PITTSFIELD -- Adeline Q. Perkins was inspired by her math and science courses at Taconic High School. And she honed her business acumen working at GE Plastics during and after college. Now, she's about to lead a company developing medicines to treat cancer.
Perkins says her experiences growing up in the city propelled her into a career in the thriving biotechnology industry, in which she is weeks away from heading a well-known, multimillion-dollar biopharmaceutical company that specializes in developing oncology and related medicines.
On Jan. 1, the 50-year-old Perkins, a 1977 Taconic graduate, will take the reins as president and CEO of Cambridge-based Infinity Pharmaceuticals, a publicly traded company that posted $13.8 million in third-quarter revenues this year.
"Discovering, developing and delivering drugs makes a difference in the lives of cancer patients," Perkins said Wednesday in a telephone interview.
"I'd do it as a hobby," she said. "It's great to do it as a profession."
Born and raised in Pittsfield, Perkins attended Sacred Heart, St. Mark and Crosby Middle schools.
At Taconic High, "I really liked taking math and science, which in turn led me to major in engineering," Perkins said.
While attending Villanova University, she put her chemical engineering major to work at GE Plastics during her summer vacations. After college, she joined GE full time for two years between her
While at GE Plastics, Perkins attended a management training program. "That piqued my interest in management," she said.
Our of Harvard, Perkins joined Bain & Company, an international firm that advises the health care industry and which fostered her interest in the biotechnology industry.
In 1992, Perkins joined the Genetics Institute, where she served as vice president of emerging businesses, then served as vice president of business and corporate development at TransForm Pharmaceuticals. Around this time, she came to know Steven H. Holtzman, who founded Infinity Pharmaceuticals in 2001.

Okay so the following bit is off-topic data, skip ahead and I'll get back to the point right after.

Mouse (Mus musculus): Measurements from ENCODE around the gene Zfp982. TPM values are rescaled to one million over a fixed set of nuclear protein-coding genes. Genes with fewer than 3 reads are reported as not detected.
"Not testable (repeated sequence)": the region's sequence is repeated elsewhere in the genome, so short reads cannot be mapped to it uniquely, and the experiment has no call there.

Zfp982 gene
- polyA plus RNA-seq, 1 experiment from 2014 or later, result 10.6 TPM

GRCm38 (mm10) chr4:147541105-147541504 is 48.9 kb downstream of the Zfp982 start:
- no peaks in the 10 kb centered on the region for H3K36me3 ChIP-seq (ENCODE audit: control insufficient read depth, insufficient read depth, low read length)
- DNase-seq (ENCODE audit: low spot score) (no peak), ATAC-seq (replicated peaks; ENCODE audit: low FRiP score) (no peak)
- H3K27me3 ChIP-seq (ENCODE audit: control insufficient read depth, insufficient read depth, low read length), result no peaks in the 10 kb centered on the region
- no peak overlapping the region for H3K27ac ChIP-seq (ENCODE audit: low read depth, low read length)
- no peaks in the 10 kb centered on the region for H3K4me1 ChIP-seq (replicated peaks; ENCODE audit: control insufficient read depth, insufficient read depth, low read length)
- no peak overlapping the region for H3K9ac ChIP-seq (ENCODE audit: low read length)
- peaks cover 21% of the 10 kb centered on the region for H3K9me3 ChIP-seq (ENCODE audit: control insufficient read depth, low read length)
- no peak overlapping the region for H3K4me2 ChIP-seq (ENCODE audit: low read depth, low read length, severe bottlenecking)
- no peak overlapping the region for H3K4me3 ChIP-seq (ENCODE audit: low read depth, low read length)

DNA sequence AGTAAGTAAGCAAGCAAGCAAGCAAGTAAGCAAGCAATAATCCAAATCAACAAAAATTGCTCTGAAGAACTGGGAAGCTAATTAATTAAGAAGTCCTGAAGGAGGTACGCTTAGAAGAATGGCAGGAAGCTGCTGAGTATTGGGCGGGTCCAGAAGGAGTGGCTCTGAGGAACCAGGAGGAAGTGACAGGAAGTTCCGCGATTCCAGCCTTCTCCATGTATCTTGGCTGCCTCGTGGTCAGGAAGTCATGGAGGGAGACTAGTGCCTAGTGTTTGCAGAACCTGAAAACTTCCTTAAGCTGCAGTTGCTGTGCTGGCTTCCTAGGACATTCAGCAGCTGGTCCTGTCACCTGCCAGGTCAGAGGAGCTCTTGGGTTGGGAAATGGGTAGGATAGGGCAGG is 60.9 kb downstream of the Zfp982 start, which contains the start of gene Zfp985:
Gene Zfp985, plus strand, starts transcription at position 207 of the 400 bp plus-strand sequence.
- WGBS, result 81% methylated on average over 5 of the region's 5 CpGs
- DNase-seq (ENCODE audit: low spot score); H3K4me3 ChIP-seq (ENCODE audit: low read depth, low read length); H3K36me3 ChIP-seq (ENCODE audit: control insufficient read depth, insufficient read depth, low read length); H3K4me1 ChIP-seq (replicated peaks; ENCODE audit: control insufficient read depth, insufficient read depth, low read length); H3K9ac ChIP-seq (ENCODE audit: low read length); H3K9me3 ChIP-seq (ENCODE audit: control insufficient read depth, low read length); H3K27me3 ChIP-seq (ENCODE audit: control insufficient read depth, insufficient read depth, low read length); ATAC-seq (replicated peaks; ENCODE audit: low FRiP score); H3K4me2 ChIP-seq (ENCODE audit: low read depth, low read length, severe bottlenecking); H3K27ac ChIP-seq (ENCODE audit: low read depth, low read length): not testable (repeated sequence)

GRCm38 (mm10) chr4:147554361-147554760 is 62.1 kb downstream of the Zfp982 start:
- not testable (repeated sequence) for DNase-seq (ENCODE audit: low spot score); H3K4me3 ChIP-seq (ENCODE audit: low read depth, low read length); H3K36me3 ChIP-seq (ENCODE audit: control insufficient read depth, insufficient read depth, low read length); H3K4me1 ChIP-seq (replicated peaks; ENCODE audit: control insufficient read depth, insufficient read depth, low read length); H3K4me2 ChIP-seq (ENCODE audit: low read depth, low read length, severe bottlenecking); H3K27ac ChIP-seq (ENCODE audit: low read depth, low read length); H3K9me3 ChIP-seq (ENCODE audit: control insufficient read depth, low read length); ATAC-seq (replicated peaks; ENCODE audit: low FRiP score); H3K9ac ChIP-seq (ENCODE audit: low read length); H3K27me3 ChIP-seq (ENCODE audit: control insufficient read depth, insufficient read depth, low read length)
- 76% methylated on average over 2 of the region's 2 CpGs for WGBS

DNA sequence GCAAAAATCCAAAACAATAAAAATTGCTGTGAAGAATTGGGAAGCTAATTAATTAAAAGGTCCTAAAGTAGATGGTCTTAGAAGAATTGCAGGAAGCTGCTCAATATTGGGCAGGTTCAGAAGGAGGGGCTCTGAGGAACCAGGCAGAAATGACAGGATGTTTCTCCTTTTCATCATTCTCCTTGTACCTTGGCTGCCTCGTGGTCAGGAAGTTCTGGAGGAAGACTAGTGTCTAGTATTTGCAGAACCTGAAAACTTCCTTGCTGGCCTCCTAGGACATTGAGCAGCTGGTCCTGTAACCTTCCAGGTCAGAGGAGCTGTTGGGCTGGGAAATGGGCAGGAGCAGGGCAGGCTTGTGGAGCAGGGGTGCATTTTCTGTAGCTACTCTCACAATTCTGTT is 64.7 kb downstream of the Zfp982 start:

"We thought it would be exciting to work together," Perkins said.
She joined Holtzman's company in 2002 and eventually became its president and chief business officer.
Management succession plan
Perkins' transition to president and CEO next month is part of a management succession plan with Holtzman, who will stay on as executive chairman of the board of directors.
"The plan has been in place for several years," said Perkins. "With a company like ours, we have to be looking three or five years ahead."
Perkins is the right person to lead the company to its next level of growth, Holtzman said.
"Adeline is a highly skilled businessperson and an exceptional leader," Holtzman said in a statement. "It is because of her vision and tenacity that Infinity is both strong today, and positioned beautifully for the future, with a solid cash position, and U.S.commercial rights to our entire oncology portfolio."
Role in creating partnership
Of Infinity's $13.8 million in third quarter revenues, all but $700,000 consisted of revenue for research and development services that are related to the company's alliance with two major companies, Purdue Pharmaceutical Products LP and Mundipharma International Corporation Limited, a partnership Perkins had a role in creating in November 2008.
Perkins is married to Roland Perkins, and has four children: Macie, 22; Michael, 20; Roland Jr., 17; and Grace, 14. Her parents still live in Pittsfield, and the family visits frequently.
"We go back to Pittsfield every single weekend in the winter and ski at Bousquet," she said.
To reach Tony Dobrowolski: firstname.lastname@example.org, or (413) 496-6224.